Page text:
« Stoneage Disco | Main | Carnival of Tomorrow 1.0 »

The Big Risk

The Geological Society of London reported last month that a super-volcano is 5-10 times as likely to occur than a major meteorite impact, but could be just as disastrous.

An area the size of North America can be devastated, and pronounced deterioration of global climate would be expected for a few years following the eruption. They could result in the devastation of world agriculture, severe disruption of food supplies, and mass starvation. These effects could be sufficiently severe to threaten the fabric of civilization.

Phil and I recently examined the ten threats to civilization reported by The Guardian. To review they are:

1. Climate Change
2. Telomere Erosion
3. Viral Pandemic
4. Terrorism
5. Nuclear War
6. Meteorite Impact
7. Robot Takeover
8. Cosmic Ray Blast
9. Super-Volcano
10. Artificial Black Hole

One question that The Gaurdian left unanswered was, "which of these risks is the biggest?" Risk equals the probability that the risk will occur multiplied by the damage it would do if it did; or:

Risk = Probability x Consequences

While any of these disasters might be sufficient for the task of doing us in, some of these scenarios are more worrisome than others. I completely discount telomere erosion (manageable consequences, and I think zero probability). And the risks of climate change, viral pandemic, terrorism (which is a viral meme), and nuclear war are not likely to result in human extinction were they to occur.

We are a uniquely adaptable species, so climate change is not likely to kill us all. There's no benefit to a virus or to terrorists to wipe out all of humanity. And the risk of global nuclear war seems to have faded as the risk of regional nuclear war has increased.

Physicists have reassured us that the artificial black hole risk is nothing to worry about - zero probability. I don't know whether to be reassured by recent experiments or not. Obviously scientists didn't create a black hole, but they got something totally unexpected - a perfect liquid at a trillion degrees. How certain can these guys be that there is no risk of disaster if they are capable of being completely surprised?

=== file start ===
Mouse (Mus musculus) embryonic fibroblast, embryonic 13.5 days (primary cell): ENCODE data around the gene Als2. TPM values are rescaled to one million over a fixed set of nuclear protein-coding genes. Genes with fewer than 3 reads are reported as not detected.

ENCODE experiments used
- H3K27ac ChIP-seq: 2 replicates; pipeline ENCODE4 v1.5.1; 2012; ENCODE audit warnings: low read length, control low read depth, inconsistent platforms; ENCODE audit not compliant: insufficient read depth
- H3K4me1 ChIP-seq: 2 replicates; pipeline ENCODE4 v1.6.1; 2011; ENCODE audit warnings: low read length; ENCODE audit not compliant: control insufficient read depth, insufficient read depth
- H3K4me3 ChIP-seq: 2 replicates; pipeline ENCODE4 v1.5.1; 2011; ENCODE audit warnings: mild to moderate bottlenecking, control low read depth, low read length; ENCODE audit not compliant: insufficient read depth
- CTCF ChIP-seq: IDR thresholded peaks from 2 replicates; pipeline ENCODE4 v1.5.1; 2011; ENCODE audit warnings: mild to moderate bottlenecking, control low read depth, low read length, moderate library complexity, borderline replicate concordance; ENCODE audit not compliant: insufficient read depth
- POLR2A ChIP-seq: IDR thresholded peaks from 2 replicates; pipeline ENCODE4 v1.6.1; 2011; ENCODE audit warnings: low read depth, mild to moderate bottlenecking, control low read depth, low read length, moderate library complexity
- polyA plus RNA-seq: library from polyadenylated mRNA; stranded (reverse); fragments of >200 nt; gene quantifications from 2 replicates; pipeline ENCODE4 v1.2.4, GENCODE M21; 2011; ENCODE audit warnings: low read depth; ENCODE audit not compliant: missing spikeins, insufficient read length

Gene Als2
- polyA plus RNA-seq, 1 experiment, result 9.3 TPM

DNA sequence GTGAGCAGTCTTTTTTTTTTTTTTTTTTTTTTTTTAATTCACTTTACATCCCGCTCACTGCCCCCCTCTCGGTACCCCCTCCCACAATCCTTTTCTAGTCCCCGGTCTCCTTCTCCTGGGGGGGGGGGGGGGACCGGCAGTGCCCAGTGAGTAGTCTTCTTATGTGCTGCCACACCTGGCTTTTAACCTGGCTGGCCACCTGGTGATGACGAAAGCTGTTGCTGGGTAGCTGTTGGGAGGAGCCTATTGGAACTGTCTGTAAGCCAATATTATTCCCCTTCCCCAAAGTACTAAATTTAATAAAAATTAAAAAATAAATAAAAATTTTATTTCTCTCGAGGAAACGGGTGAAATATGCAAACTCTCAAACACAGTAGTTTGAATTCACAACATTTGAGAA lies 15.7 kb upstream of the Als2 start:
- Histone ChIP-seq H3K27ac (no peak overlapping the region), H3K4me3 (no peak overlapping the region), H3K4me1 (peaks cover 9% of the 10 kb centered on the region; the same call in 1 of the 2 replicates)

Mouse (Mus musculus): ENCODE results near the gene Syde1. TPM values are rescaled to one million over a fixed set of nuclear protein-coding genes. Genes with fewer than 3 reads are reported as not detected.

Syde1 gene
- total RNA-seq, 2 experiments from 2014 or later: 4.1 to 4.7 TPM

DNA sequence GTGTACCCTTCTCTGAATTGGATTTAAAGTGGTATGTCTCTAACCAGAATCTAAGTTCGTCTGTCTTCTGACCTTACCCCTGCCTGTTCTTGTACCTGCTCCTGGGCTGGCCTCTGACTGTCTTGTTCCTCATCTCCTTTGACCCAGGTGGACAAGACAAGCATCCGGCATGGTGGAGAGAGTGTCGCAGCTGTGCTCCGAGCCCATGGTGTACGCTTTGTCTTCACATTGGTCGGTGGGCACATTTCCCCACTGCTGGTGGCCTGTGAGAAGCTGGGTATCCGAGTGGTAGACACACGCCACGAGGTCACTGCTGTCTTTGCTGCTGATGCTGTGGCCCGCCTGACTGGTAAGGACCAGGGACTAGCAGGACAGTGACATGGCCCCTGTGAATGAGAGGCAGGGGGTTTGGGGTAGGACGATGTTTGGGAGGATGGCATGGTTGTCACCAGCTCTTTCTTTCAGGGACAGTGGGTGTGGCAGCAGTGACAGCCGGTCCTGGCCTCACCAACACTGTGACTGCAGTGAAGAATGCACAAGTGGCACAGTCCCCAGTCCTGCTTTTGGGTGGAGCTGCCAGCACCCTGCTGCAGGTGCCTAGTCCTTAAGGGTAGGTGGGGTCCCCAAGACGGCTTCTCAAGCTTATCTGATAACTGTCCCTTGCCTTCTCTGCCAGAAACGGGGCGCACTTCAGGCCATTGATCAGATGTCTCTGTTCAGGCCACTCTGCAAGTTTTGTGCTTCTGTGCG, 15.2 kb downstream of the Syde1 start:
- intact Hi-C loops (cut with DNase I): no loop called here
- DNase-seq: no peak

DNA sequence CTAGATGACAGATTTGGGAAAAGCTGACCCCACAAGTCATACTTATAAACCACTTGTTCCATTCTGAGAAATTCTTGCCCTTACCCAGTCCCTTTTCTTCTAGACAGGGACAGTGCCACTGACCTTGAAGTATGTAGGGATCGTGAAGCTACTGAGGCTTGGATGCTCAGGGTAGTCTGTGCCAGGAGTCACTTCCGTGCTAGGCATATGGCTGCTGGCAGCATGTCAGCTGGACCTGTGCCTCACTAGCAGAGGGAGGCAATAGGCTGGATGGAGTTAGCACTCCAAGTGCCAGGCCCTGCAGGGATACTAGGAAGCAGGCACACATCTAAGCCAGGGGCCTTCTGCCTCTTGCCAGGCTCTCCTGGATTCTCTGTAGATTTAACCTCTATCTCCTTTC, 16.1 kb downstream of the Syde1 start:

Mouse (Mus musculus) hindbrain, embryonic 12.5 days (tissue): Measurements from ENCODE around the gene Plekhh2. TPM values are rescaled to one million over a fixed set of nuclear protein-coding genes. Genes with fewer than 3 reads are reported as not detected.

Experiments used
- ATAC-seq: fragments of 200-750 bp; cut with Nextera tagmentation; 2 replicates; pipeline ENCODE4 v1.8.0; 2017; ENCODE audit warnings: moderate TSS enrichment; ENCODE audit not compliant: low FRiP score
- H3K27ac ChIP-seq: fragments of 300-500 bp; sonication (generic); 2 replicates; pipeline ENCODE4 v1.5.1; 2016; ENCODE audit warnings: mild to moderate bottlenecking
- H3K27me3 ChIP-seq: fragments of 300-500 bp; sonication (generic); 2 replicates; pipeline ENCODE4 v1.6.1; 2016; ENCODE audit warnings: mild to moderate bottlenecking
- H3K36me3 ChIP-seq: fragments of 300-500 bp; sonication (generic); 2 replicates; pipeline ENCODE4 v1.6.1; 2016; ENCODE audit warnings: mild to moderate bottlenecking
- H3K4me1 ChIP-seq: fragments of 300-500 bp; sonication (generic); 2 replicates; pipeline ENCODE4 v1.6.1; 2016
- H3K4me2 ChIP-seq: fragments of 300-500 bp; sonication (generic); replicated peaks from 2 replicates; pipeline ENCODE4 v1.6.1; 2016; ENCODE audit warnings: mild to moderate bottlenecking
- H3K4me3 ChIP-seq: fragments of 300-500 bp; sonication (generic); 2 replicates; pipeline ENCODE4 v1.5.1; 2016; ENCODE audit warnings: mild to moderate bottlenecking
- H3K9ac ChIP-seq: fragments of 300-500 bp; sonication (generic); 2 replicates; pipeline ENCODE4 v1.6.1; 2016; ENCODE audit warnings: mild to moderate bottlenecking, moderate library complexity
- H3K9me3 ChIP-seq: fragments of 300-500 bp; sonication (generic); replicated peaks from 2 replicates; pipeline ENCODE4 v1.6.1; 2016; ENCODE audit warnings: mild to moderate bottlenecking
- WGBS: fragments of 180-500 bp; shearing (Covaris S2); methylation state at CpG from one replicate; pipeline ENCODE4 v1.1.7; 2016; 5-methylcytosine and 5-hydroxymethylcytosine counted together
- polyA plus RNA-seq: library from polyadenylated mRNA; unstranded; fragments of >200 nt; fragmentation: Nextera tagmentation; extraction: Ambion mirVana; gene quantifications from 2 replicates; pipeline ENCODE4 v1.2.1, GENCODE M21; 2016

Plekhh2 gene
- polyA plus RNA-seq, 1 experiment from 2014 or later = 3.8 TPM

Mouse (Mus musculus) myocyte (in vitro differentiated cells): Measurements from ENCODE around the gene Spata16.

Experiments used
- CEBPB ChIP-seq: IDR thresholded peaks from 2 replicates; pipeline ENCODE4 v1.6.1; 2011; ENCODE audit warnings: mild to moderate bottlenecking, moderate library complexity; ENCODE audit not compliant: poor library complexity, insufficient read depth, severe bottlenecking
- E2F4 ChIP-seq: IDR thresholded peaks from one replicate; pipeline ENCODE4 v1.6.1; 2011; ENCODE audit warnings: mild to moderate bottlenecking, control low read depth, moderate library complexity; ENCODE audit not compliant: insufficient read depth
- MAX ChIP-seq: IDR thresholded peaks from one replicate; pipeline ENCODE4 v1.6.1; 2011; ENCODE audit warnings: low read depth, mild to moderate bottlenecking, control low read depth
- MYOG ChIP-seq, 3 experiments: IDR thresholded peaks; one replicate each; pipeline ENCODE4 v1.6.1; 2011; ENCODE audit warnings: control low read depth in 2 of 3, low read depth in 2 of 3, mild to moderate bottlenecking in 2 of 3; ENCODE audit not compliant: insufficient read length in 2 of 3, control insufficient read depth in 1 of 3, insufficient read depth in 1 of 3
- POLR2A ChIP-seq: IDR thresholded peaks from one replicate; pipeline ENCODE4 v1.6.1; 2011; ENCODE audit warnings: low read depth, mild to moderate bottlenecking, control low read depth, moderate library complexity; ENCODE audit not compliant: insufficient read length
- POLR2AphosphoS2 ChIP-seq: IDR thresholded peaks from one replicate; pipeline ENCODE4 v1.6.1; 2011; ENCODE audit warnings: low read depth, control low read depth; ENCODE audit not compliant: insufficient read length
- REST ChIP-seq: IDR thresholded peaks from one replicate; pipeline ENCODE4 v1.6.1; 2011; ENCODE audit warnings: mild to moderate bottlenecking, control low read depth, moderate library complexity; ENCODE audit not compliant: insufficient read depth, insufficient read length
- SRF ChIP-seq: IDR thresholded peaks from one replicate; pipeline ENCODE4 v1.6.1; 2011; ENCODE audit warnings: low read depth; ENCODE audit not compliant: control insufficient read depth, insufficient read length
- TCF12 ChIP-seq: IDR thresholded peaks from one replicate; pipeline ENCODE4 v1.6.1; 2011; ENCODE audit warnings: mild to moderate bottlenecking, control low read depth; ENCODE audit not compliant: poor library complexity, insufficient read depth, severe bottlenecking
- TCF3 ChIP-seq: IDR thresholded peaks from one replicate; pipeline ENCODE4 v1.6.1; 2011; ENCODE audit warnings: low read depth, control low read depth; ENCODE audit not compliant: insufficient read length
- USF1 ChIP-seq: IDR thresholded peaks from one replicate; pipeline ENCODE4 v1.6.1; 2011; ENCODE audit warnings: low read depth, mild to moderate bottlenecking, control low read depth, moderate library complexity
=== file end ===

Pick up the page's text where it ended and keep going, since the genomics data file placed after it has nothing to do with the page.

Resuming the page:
That said, there's no point in arguing the level of this risk with people who know much more about the probability than I. That leaves "meteorite impact," "robot takeover," "cosmic ray blast," and "super-volcano." If we accept the Geological Society of London assessment (and I've got no reason to doubt it), then risk of meteorite impact is significantly less than "super vocano." So we're down to three.

The risk of extinction from a supernova was downgraded in 2003.

Scientists at NASA and Kansas University have determined that the supernova would need to be within 26 light years from Earth to significantly damage the ozone layer and allow cancer-causing ultraviolet radiation to saturate the Earth's surface.

An encounter with a supernova that close only happens at a rate of about once in 670 million years.

That risk is pretty remote. So, we're down to two great existential risks: robot/AI takeover and super-volcano. Which takes the "Big Risk" title?

Each has much to recommend it.

Ray Kurzweil tells us that the state of art in A.I. and computer science is perpetually ahead of what the public realizes. We could wake up one day in a world dominated by super-intelligent machines before we could mobilize to stop it.

Not that we could stop it if we tried. If we legislated against super-A.I. here in the U.S., it would simply push its development elsewhere. The potential payoff is too valuable to ignore, and we humans tend to push the envelope regardless of risk or benefit. If it's possible to do, it will be done.

There is no question of "if" with a super-volcano - only when.

The Earth tends to have super-volcanic eruptions every 100,000 years. The last super-volcano to blow was 74,000 years ago. This doesn't mean we necessarily have 26,000 years until the next huge eruption. The Yellowstone super-volcano tends to blow every 600,000 years. The last eruption was 640,000 years ago. We're overdue.

Time to pick the "Big Risk" champion. Drum roll please.....

And the winner is...

ROBOTIC TAKEOVER!

Why? Both scenarios are pretty grim. But the human race survived the last super-volcano, and I have hope that we can survive the next one - if not on earth, perhaps in a self-sustaining off-world colony.

But the risk of robotic takeover will be with us wherever we go (see the DUNE novels and Battlestar Galactica). I agree with Kurzweil that our best bet is to be part of the leap.

Comments

Robotic takeover is a "risk" for humanity the way coming down from the trees was a risk for our chimplike ancestors. It's true, those creatures no longer exist. But here we are!

Coming down from the trees was a good risk to take. So, I think, will be joining up with our electronic progeny.

The whole "coming down from the trees" thing looks great from our perspective. I'm sure it was frightening for those early hominids.

Not everyone will be willing to join with AI (whatever that will mean). Unless we are talking about Borg bent on mandatory assimilation, many will choose to be left behind.

Post a comment